Library of Alexandria
In its prime (290 BC to 88 BC), the Library of Alexandria was the fount of the Hellenistic Greek Renaissance. The classics it preserved helped inspire the fifteenth-century European Renaissance.
Then the largest city in the world, Alexandria remained the intellectual capital of the Mediterranean for most of the duration of the Roman Empire. The famous library and its museum at its peak may have held six hundred thousand scrolls—the equivalent of 120,000 modern books.
The library was but one part of the Musaeum of Alexandria, which functioned as a sort of research institute. In addition to the library, the museum included rooms for the study of astronomy, anatomy, and even a zoo of exotic animals.
Alexandria’s museum was an intensely productive community of writers, translators, editors, historians, mathematicians, astronomers, geographers, and physicians.
Here are a few of the well-known collaborators who worked out of the library:
- Callimachus, the father of the bibliography
- Eratosthenes, who estimated the diameter of the Earth
- Aristarchus of Samos, a Sun-centered Copernican 18 centuries before Copernicus
- Hipparchus, who discovered the precession of the equinoxes
Because of close scholarship and collaborative work environments, canonical editions of classics such as Homer, Plato, and the Athenian playwrights were created and distributed. Later, the Hebrew Bible was translated into Greek in Alexandria.
This African city was directly responsible for much of what Europe became.
Alexandria was the focus of many ancient wars and was eventually burned to the ground, library, museum and all.
There were more breakthroughs in more industries than ever before. It was such a concentrated breakthrough effort that has been unrivaled until modern times.
Now, with technology at our fingertips, we can harness similar thinking that made the Library of Alexandria such a powerful concept—collaboration.
A few things stick out in my mind that made this breakthrough concentration possible.
These scholars worked side-by-side and helped each other in cross-disciplinary work. Meaning, they put their egos aside. It’s amazing what you can accomplish when you’re not concerned about who gets credit and payoff.
I mean honestly, if you could cure cancer, AIDS, the power issues in Africa, waterborne disease transfers—who cares who gets the credit?
But maybe that’s just me.
There are so many things that need to be done in the world that when ego gets in the way it chokes out the momentum and progress.
Ego can be good when it’s harnessed, but unchecked, it’s a nightmare to deal with.
Check out how cool collaboration is? I can be writing this part of this post 10,000 kilometers away from where you’re reading this. It’s hosted on a server in the middle of the USA that connects to a server in South Africa. And now is broadcast to your phone, laptop, and tablet.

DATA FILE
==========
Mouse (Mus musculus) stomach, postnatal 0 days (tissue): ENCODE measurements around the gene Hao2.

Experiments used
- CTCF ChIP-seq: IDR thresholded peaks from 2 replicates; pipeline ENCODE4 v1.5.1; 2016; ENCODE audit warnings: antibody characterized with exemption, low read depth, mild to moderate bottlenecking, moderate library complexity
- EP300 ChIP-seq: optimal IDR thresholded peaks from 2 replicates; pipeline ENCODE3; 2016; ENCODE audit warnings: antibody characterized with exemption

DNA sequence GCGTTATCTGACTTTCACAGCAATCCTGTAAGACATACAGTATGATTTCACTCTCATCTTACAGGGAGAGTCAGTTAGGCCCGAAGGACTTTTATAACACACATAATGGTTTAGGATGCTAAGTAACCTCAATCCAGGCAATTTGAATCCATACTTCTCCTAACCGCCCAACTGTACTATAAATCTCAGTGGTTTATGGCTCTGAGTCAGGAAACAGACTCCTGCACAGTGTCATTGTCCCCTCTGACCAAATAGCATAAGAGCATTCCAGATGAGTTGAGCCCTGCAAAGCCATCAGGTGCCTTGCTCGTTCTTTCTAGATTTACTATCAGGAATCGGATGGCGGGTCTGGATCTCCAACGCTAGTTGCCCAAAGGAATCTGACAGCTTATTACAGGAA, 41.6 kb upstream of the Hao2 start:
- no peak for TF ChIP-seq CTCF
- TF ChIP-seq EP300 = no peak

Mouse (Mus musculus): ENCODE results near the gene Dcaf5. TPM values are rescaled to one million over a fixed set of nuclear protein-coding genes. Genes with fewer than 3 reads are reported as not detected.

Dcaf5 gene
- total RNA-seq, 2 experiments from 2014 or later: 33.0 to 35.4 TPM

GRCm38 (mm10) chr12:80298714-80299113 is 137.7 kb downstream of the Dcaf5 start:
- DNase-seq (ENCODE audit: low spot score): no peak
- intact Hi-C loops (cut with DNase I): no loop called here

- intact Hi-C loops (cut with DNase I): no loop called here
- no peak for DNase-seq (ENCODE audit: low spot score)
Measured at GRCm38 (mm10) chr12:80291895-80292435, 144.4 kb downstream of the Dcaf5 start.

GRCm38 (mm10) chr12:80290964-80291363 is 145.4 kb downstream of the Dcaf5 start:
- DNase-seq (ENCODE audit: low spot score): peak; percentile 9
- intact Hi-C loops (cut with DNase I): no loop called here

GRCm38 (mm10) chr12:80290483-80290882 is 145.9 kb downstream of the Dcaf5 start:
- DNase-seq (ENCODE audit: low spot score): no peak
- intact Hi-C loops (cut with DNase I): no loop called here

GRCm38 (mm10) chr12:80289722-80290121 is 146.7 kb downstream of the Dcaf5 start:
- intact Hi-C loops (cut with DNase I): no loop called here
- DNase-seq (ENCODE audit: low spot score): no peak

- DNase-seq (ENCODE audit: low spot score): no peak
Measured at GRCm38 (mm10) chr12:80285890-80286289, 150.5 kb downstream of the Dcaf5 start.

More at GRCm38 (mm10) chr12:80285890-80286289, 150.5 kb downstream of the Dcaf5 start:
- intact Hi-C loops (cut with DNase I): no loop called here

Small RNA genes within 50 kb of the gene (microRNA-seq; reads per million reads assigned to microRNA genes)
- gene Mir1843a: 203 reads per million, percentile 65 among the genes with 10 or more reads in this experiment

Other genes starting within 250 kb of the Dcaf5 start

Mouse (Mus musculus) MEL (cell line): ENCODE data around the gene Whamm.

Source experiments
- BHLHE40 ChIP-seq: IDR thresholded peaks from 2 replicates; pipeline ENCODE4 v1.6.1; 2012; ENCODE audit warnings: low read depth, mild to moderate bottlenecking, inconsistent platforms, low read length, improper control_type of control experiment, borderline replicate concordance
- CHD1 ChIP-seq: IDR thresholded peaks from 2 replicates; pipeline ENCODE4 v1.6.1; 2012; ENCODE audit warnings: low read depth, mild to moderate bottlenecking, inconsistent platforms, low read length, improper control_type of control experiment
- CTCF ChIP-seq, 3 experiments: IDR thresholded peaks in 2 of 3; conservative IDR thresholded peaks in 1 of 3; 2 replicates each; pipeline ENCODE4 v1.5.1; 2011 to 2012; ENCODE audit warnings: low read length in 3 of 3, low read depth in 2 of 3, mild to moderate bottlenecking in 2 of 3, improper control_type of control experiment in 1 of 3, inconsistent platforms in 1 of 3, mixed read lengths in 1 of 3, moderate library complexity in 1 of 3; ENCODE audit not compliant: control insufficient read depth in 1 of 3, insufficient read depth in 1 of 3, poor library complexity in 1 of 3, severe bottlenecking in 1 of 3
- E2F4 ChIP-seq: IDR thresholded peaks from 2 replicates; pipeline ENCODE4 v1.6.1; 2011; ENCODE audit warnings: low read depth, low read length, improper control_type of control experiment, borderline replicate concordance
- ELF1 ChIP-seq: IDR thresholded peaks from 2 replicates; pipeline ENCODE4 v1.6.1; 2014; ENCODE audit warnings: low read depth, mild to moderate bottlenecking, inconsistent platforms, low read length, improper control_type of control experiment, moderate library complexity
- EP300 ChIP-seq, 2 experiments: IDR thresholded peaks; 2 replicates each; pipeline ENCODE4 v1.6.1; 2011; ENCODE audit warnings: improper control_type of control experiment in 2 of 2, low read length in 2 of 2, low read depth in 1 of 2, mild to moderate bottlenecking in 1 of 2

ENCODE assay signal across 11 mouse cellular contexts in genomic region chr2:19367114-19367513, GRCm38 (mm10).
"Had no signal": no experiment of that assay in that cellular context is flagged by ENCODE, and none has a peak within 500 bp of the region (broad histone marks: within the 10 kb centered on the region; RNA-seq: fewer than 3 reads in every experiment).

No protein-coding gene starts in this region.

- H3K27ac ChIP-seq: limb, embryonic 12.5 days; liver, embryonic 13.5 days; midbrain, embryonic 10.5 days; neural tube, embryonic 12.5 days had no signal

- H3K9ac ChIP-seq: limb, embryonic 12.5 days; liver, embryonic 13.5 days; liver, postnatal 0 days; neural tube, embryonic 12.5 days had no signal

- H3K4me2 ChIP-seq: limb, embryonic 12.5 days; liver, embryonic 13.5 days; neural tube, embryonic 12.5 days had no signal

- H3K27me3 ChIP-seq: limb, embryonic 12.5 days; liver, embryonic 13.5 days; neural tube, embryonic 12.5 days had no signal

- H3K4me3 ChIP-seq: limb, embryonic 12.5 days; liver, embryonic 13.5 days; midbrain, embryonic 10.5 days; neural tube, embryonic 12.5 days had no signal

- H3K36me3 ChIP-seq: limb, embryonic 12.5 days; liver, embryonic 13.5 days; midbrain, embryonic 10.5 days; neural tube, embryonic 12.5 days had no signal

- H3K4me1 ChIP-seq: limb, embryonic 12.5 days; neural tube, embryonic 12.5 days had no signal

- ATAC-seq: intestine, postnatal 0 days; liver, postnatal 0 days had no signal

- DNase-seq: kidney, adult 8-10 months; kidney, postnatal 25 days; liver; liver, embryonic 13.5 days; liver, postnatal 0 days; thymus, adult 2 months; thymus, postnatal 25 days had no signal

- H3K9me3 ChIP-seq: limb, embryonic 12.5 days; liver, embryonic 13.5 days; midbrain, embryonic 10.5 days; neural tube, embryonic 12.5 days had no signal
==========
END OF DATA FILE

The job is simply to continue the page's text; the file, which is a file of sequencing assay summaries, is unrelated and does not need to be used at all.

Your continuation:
When we launched our first business nearly a decade ago, we went days without being able to contact one another (with half our team based in the USA & the other in Zim). But now, with tech, we can talk instantaneously.
The Library of Alexandria had to be a physical space in the ancient world. But now we can build a digital Library, recruiting the best people with the best ideas to solve some of the world’s largest problems.
And that’s what Emerging Ideas is all about. Collaboratively coming together to make a difference in our neighborhoods, our cities, our nations, and our world.
I don’t think Business was ever meant to just feed you and your family. It’s meant to be an empowerment tool. An uplifting process that has the power to lift people out of poverty. To shift narratives. To enrich lives and give people hope.
That doesn’t mean you have to start your own thing. Imagine being one of the great mathematician’s assistants in the Library of Alexandria. You may not be the one who directly made the breakthrough, but you were apart of something much larger than yourself that then went on to affect the way we think today (AKA we revolve around the sun).
You can be the main man and run a small operation. And that’s ok. But many of us need a first mate or second in command who can help us build something that touches people across nations.
When collaborating with an awesome team, it doesn’t matter what your rank is—it’s just great to be changing the world with a group of fantastic people.
Who are you changing the world with?
Thanks for reading and being apart of our world-changing tribe. Share this with someone who needs a little encouragement to keep going today.